Turning to NLRB caselaw, employer groups have their eyes on several Board decisions. Perhaps one of the most salient cases inimical to employer interests is the Board’s new joint-employer rule announced in BFI Newby Island Recyclery (NLRB 2015). In that case, the Board ruled that two or more entities are joint employers of a single work force “if they both share or co-determine those matters governing the essential terms and conditions of employment.”

In a nutshell, joint-employer arguments allow unions to drag employers into a labor dispute or union organizing drive by alleging that more than one employer actually employs a particular employee group. One of Trump’s properties actually was implicated in this type of dispute in 2016 at the Trump National Doral golf resort in south Florida. In that case, catering workers claimed they were not properly paid for an event at Trump’s golf course, and a federal judge found that Trump’s golf resort might be liable as a joint employer with the staffing agency that hired the workers. We may see quick action on this line of cases with a reconstituted Trump Board.

Another line of cases that may be on the new NLRB’s chopping block is Specialty Healthcare & Rehabilitation Center of Mobile (NLRB 2011). In that case, the NLRB found that a group of certified nursing assistants at a nursing home may compose an appropriate bargaining unit without including all other non-professional employees. Specialty Healthcare argued for a more traditional, facility-wide “service and maintenance unit,” including other non-professional workers who traditionally would be included in a proposed unit.

Specialty Healthcare was followed a few years later by Macy’s, Inc. (NLRB 2014). There, the NLRB affirmed a direction of election for a proposed bargaining unit that included only the store’s cosmetic and fragrance department sales employees. The proposed unit excluded all other sales employees; i.e., other sales employees working on the sales floor. The Board majority consisting of Chairman Pearce (D) and Members Hirozawa (D) and Schiffer (D) concluded that the cosmetics and fragrance employees at a Macy’s retail store was appropriate.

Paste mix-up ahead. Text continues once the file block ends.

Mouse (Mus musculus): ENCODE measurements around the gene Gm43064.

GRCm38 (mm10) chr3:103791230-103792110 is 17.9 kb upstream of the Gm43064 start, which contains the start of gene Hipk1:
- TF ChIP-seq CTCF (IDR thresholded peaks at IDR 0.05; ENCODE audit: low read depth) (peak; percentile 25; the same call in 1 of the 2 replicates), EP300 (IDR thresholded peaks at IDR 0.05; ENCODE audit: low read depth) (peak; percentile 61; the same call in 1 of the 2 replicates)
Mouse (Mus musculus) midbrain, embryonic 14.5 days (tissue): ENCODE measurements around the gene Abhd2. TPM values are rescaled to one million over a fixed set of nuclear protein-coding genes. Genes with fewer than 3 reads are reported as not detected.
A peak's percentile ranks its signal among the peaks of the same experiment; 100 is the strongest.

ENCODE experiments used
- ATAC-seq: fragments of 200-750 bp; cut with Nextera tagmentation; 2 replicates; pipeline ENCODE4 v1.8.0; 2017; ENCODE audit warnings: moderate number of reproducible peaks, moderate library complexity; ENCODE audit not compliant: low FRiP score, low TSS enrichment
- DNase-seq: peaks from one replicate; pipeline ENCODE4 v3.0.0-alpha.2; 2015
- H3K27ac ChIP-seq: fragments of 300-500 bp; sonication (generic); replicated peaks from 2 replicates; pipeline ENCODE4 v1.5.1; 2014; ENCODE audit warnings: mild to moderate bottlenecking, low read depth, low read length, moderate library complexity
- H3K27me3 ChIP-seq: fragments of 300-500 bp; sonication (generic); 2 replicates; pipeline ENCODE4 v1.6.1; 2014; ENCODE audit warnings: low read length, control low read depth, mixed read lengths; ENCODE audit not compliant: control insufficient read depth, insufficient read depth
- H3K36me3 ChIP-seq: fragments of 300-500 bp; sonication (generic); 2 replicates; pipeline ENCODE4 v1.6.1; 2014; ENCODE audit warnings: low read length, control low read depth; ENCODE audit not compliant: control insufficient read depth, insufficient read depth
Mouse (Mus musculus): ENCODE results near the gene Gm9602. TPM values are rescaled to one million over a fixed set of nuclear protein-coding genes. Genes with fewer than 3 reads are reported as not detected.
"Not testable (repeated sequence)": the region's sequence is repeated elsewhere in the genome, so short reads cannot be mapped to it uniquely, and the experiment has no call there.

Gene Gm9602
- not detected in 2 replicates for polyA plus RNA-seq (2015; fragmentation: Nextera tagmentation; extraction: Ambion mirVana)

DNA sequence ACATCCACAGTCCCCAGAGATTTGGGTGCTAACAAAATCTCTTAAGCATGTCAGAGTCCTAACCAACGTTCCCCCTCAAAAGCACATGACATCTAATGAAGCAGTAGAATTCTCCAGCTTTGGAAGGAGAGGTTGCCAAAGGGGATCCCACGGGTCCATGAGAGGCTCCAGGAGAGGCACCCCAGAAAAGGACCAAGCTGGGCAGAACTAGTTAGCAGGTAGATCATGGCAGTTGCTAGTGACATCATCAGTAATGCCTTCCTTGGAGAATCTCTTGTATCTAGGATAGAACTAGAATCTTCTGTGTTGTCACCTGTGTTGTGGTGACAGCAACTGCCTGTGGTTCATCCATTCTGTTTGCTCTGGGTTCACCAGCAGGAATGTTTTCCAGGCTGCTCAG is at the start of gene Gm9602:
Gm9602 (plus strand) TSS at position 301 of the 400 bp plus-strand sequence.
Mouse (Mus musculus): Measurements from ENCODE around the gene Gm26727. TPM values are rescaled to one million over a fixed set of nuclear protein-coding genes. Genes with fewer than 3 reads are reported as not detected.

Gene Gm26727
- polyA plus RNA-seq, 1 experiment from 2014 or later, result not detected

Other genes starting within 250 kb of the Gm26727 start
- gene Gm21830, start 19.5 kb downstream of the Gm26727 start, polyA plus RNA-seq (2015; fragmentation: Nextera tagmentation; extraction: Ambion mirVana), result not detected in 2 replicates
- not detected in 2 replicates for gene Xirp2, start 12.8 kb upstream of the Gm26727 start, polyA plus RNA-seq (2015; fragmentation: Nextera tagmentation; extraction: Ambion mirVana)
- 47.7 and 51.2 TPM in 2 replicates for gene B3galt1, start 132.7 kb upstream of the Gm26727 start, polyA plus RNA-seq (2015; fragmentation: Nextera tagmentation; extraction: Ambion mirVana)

The micro bargaining unit appears to be ripe for attack by a Trump Board because permitting a union to represent a very small group of employees in a larger plant or facility gives unions a foothold on the employer’s property, making it much easier for union advocates to solicit other, non-represented employees.

Of course, this article touches only briefly on some of the impacts of a Trump presidency on labor and employment issues. Other issues we may address in the future include Trump’s U.S. Supreme Court and other federal court nominees and nominations to numerous agencies, including the Department of Labor, Equal Employment Opportunity Commission, Occupational Safety and Health Administration, and Mine Safety and Health Administration. MSEC will keep you posted as developments occur.

These materials are general in nature not to be construed as the rendering of legal or management advice. Send your questions to cgraves@msec.org. Please tell us if you would prefer your identity not be mentioned in our answer.